Nobody does that deja vu thing better than treasury secretary Danny Alexander when he gets up on the conference podium and talks tough about cracking down on tax evasion.
Last year he promised more tax inspectors, although the Public and Commercial Services union claim it didn't actually happen - due to staffing cuts. The year before the emphasis was on serious action to clamp down on the use of tax havens.
Danny is to return to this theme this year, not because he's fond of the subject but because next to nothing has been accomplished to date. So his announcement is an intention to soak the super rich and grab back the UK part of an estimated global $21 trillion (£13tn) hidden in off-shore accounts. This will of course include recruitment of more staff, yada-yada.
There is no mention though (yet again) of any political hardening over accommodations reached by HMRC with international corporations such as Vodafone and Google who allegedly employ an "aggressive policy" towards taxation that effectively amounts to non-payment.
Last month, revenue chiefs hailed a series of court decisions that saw £200 million return to the Exchequer after a number of avoidance schemes were ruled illegal. Yet this would appear to be small beer as deeply technical arguments continue between several tax research groups and HMRC as to whether the actual tax shorftall arising from corporate evasion is closer to £70 billion rather than the considerably lower official figures.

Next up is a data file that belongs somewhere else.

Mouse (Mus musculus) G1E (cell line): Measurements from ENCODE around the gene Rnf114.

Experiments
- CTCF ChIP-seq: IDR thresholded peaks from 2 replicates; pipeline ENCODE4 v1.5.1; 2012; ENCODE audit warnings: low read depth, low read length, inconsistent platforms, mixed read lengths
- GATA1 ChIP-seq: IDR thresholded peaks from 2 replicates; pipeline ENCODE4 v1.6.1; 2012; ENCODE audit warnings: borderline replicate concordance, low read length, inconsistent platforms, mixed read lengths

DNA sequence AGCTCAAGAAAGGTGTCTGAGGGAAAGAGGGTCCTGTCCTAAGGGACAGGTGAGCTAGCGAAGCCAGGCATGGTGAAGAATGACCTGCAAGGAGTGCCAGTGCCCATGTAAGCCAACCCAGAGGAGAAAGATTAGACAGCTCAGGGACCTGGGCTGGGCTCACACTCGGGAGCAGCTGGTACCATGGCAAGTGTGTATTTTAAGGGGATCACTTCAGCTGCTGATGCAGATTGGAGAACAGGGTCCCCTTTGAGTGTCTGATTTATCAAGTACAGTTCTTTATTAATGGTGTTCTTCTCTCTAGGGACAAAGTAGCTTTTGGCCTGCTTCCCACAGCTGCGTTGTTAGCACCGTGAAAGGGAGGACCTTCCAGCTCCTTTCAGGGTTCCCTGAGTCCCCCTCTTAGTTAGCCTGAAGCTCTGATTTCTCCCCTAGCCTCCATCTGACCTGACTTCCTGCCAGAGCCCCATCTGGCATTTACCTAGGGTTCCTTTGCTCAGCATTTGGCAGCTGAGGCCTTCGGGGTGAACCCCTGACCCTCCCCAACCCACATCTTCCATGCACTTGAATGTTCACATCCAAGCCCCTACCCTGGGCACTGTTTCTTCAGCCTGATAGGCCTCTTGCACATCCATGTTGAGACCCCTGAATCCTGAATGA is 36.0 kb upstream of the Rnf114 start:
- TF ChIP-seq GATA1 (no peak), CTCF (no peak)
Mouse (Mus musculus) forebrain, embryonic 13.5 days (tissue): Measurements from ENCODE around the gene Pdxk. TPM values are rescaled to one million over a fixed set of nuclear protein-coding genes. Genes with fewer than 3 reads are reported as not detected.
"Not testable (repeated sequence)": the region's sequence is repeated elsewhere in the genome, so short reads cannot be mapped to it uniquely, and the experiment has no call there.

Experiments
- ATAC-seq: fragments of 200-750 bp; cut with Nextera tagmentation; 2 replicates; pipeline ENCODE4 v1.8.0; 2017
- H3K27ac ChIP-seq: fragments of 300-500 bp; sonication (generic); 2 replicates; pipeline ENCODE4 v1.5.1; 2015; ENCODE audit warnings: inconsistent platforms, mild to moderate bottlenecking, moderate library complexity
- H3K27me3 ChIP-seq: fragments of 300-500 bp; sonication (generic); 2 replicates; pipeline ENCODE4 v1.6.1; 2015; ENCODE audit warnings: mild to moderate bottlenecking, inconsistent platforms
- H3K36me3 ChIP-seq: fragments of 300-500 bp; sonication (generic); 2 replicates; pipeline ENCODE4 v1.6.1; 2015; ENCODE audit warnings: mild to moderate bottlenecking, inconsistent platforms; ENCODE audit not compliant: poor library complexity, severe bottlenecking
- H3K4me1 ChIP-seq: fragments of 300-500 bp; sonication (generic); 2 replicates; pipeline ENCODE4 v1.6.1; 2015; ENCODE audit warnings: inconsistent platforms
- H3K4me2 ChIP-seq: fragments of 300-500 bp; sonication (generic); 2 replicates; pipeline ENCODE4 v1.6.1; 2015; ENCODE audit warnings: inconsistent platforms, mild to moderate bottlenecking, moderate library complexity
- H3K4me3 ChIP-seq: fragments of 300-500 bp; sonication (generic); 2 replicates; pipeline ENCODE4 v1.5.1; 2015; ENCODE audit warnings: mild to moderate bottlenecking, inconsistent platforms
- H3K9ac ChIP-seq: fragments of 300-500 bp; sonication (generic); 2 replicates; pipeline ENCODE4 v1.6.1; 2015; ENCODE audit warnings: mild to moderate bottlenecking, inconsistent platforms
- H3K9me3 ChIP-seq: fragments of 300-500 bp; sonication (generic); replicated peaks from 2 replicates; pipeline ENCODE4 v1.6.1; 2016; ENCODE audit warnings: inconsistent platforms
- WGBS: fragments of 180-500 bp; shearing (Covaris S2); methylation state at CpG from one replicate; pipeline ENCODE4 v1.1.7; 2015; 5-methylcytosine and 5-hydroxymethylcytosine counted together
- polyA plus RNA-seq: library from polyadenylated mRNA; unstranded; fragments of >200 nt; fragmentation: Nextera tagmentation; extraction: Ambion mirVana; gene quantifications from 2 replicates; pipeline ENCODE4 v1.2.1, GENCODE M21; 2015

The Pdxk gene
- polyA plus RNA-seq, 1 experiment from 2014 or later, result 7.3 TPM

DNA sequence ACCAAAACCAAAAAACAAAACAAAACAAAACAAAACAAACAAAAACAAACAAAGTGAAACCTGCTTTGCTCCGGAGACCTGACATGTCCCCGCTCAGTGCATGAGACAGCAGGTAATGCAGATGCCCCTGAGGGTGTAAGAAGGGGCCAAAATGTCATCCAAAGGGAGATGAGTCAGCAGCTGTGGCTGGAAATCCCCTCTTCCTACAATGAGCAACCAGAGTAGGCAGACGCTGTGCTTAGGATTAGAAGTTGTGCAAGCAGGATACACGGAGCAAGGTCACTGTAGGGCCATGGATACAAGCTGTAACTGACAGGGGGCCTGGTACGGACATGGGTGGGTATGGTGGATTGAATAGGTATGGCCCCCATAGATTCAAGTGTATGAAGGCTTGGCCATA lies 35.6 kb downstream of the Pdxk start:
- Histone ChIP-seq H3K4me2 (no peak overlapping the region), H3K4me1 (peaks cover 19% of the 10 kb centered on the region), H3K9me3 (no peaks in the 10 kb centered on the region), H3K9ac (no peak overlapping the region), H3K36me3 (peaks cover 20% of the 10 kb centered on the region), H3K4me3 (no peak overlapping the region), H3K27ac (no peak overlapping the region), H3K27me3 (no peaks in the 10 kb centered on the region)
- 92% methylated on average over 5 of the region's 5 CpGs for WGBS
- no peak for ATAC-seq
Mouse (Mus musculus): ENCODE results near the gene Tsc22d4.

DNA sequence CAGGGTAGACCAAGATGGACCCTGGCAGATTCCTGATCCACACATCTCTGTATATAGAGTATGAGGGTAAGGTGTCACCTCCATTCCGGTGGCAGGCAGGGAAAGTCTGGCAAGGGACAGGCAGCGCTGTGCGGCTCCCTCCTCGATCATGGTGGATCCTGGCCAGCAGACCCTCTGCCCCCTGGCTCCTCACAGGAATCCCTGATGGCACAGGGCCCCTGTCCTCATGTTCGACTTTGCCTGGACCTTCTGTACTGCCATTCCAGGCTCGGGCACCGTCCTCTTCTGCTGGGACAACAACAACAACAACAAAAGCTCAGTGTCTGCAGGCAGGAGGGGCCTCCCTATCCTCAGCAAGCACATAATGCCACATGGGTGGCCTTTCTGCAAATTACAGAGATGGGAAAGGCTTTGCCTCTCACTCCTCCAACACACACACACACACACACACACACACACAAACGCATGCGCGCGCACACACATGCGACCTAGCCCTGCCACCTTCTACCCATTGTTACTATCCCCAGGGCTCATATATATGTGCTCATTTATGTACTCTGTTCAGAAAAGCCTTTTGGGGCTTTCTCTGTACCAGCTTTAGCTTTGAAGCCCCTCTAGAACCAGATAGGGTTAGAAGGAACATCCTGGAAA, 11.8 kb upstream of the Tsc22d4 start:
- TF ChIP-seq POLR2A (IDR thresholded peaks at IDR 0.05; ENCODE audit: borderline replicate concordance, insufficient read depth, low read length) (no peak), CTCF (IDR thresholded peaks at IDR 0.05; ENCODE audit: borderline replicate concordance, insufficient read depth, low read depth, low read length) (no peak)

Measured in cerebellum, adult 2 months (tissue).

There is no doubting that Alexander has a tough job. What makes it hugely more difficult in terms of outcome is being politically wedded to the likes of tory treasurer Lord Fink. It was recently reported that the Conservative party donor and hedge fund chief had lobbied George Osborne for a cut in taxes on invisible earnings so that he and others no longer feel obliged to set up companies in places such as the Cayman Islands.
From the public's perspective, any political party wanting to portray themselves as promoting fair taxation should begin by looking at the affairs of the 68 MPs and peers who are directors of firms linked to offshore jurisdictions - rather than a few cash-in-hand payments made to plumbers.
Like that's ever going to happen.
Update: Recommended reading - Jackie Ashley (Guardian) - The Liberal Democrat conference has given fantasy a leading role